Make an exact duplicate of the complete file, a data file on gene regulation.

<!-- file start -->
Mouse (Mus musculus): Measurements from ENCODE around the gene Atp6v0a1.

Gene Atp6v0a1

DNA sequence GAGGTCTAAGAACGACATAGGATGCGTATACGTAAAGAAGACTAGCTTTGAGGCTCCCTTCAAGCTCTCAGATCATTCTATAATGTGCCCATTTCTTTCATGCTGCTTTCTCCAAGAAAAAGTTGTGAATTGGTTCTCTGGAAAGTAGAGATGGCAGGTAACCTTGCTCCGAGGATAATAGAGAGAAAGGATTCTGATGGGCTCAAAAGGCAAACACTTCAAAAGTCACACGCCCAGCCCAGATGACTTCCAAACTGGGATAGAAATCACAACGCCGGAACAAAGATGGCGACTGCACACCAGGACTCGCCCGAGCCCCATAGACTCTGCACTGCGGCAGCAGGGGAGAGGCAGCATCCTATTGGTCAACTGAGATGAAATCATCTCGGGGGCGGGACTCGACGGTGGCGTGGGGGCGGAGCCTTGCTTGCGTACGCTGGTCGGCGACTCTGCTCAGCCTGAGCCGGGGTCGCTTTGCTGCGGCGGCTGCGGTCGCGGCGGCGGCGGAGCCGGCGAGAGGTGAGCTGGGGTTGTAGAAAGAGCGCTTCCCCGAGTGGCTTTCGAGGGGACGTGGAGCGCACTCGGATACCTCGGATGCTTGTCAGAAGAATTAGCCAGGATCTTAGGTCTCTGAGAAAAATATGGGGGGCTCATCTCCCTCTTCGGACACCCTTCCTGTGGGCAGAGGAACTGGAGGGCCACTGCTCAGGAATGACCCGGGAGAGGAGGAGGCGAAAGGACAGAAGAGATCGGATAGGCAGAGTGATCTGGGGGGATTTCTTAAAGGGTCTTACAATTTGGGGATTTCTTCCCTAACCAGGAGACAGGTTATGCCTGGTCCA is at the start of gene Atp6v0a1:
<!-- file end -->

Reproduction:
Mouse (Mus musculus): Measurements from ENCODE around the gene Atp6v0a1.

Gene Atp6v0a1

DNA sequence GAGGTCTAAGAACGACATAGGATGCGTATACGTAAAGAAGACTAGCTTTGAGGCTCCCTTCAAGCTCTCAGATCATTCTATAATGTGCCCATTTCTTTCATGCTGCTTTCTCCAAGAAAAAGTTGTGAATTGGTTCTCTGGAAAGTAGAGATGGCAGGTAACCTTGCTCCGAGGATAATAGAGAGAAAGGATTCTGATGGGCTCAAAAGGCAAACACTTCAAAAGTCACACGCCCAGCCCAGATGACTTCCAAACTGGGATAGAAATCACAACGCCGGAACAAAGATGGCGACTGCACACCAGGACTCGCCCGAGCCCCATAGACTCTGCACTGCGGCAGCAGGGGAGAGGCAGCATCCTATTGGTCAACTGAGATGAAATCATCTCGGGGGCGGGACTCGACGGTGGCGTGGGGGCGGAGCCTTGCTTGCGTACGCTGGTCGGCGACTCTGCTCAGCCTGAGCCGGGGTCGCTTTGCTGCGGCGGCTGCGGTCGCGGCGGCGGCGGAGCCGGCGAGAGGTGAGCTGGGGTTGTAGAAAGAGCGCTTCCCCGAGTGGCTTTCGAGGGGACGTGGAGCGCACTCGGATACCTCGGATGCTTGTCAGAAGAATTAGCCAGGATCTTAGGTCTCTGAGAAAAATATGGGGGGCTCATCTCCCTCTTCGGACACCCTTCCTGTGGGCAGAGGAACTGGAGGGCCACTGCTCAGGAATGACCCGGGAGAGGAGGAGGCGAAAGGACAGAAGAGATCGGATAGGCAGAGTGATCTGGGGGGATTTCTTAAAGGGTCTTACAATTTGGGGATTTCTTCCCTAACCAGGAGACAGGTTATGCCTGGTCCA is at the start of gene Atp6v0a1: